by Pericles Lewis
Gertrude Stein’s mammoth Making of Americans (1925) is the story of “the old people in a new world, the new people made out of the old.” Like much of her pre-war work, The Making of Americans makes use of patterns of repetition and variation at the sentence level. Stein here uses a contrapuntal sentence structure that resembles a musical fugue:
Men in their living have many things inside them they have in them, each one of them has it in him, his own way of feeling himself important inside in him, they have in them all of them their own way of beginning, their own way of ending, their own way of working, their own way of having loving inside them and loving come out from them, their own way of having anger inside them and letting their anger come out from inside them, their own way of eating, their own way of drinking, their own way of sleeping, their own way of doctoring.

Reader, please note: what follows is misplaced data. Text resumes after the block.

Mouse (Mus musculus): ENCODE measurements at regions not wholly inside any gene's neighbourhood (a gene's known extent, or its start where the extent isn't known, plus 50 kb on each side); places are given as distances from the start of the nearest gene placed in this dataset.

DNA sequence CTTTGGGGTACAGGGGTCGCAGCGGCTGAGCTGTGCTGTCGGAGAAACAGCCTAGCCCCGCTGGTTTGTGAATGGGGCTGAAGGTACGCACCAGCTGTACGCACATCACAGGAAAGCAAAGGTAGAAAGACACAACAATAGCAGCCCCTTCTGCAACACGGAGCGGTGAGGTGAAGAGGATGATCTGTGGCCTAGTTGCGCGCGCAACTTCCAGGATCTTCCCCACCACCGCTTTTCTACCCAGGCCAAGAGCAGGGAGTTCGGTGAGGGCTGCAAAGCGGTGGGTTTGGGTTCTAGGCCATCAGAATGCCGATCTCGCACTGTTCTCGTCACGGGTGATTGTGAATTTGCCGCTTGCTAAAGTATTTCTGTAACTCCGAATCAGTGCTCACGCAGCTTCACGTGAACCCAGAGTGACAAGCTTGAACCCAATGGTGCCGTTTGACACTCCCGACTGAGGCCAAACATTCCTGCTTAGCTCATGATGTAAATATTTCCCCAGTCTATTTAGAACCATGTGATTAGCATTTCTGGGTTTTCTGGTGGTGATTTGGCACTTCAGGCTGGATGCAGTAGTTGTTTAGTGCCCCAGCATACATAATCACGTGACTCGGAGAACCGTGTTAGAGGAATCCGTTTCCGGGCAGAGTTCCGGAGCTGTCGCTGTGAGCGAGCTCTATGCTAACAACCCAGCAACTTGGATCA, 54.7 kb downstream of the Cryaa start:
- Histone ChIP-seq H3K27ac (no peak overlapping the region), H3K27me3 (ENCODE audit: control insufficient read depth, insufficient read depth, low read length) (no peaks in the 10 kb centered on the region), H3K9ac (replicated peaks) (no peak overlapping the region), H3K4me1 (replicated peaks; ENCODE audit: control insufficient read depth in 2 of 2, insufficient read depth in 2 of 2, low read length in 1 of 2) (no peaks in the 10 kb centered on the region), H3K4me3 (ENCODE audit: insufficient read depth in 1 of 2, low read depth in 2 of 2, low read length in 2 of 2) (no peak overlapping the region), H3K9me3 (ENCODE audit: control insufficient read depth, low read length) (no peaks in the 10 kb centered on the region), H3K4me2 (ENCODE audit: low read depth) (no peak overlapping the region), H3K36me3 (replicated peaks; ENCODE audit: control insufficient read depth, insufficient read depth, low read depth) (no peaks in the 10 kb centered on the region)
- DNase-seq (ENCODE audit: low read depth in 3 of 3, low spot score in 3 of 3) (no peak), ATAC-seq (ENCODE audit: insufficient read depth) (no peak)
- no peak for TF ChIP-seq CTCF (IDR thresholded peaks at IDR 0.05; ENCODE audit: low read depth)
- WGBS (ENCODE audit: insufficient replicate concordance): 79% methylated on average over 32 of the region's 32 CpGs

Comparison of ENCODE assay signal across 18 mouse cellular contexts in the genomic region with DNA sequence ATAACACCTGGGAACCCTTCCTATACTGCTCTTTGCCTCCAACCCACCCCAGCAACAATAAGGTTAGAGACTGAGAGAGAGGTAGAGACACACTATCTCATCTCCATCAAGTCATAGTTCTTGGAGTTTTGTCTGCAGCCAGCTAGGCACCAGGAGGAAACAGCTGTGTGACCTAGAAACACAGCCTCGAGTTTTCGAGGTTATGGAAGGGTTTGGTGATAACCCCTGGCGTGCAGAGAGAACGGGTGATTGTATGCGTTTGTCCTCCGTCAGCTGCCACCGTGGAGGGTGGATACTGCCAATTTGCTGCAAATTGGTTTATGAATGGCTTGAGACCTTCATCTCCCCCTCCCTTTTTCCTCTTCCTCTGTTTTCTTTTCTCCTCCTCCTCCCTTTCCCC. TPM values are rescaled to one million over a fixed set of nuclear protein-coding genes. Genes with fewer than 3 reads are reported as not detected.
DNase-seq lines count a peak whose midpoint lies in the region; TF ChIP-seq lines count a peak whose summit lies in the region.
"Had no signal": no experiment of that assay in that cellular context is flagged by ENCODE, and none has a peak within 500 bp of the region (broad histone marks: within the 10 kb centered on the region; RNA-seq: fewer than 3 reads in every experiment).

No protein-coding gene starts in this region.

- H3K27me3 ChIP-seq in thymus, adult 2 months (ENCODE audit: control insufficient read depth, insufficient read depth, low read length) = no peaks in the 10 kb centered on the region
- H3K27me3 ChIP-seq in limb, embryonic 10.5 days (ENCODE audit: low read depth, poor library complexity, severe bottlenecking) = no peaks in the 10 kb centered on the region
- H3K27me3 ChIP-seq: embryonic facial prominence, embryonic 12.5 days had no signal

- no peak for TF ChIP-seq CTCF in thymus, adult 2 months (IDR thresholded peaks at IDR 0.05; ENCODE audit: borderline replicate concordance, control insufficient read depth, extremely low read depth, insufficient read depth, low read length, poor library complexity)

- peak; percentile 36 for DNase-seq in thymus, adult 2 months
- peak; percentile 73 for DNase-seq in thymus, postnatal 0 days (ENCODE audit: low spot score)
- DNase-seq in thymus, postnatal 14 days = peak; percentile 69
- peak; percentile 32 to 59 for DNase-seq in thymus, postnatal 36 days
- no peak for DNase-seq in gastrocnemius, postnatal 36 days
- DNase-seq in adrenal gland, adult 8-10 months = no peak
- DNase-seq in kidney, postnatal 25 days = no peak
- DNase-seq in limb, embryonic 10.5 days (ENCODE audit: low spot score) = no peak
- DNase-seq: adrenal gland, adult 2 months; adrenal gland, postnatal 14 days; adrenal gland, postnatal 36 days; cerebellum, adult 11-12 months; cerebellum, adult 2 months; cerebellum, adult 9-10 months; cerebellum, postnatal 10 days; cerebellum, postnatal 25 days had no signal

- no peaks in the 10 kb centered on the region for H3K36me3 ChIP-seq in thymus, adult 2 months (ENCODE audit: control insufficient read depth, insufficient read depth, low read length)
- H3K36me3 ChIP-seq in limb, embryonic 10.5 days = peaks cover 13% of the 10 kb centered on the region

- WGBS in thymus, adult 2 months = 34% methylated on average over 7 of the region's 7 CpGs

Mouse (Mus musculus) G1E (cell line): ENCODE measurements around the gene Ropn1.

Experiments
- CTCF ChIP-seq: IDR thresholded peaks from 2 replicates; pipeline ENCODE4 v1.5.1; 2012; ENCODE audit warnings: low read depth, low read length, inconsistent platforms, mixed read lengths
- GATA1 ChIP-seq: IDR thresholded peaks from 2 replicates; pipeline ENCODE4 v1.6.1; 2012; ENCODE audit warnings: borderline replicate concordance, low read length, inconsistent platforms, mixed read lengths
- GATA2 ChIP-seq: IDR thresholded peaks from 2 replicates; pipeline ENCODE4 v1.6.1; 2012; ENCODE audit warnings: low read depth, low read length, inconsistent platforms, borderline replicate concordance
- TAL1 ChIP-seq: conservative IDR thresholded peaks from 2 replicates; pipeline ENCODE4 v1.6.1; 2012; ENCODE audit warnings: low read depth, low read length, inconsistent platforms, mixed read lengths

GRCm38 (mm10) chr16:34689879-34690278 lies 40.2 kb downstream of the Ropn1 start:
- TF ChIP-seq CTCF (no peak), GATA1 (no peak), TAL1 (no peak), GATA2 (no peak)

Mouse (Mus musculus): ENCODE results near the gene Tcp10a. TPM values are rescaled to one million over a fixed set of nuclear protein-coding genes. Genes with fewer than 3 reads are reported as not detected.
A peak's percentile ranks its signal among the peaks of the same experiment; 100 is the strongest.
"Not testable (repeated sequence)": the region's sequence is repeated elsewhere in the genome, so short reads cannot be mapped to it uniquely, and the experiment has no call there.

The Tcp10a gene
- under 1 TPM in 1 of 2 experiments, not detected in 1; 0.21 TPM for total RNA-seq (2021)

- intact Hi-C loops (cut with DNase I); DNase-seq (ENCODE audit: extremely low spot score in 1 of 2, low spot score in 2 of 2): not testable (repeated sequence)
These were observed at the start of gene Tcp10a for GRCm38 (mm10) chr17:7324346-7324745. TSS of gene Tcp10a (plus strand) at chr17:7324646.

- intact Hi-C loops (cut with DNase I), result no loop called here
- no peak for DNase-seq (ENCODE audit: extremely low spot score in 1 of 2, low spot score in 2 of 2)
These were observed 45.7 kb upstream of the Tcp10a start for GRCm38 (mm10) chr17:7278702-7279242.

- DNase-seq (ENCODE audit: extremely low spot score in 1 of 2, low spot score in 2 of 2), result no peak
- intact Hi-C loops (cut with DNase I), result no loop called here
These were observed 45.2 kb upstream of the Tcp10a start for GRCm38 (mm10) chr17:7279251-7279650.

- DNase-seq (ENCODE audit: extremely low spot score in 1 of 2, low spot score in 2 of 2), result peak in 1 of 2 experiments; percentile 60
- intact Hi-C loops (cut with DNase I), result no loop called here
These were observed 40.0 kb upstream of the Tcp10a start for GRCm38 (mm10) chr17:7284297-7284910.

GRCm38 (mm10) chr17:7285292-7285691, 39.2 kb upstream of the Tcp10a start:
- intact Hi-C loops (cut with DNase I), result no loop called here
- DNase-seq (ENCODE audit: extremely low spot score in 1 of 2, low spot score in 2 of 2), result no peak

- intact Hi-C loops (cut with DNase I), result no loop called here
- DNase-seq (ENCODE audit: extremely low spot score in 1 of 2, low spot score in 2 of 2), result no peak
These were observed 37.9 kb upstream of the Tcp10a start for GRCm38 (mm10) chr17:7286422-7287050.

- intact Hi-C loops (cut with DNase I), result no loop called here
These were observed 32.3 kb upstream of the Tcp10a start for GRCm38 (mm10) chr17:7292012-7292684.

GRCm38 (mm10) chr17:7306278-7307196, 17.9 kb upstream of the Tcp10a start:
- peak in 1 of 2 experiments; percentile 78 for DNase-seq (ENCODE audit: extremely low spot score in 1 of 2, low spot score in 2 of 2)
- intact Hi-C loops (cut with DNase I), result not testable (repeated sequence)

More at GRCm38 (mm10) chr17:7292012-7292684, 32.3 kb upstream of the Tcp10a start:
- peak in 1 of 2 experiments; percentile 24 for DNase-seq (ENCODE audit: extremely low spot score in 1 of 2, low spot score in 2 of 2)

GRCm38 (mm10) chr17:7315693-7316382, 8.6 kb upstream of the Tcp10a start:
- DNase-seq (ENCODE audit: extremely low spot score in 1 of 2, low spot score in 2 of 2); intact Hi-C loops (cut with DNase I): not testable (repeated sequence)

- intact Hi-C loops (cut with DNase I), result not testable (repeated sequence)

Stein wrote The Making of Americans from 1903 to 1911, in the avant-garde atmosphere of Paris, but it was published only in 1925.
- ↑ Gertrude Stein, The Making of Americans, quoted in Richard Bridgman, Gertrude Stein in Pieces (Oxford: Oxford University Press, 1971), p. 73.
- ↑ This page has been adapted from Pericles Lewis’s Cambridge Introduction to Modernism (Cambridge UP, 2007), p. 105.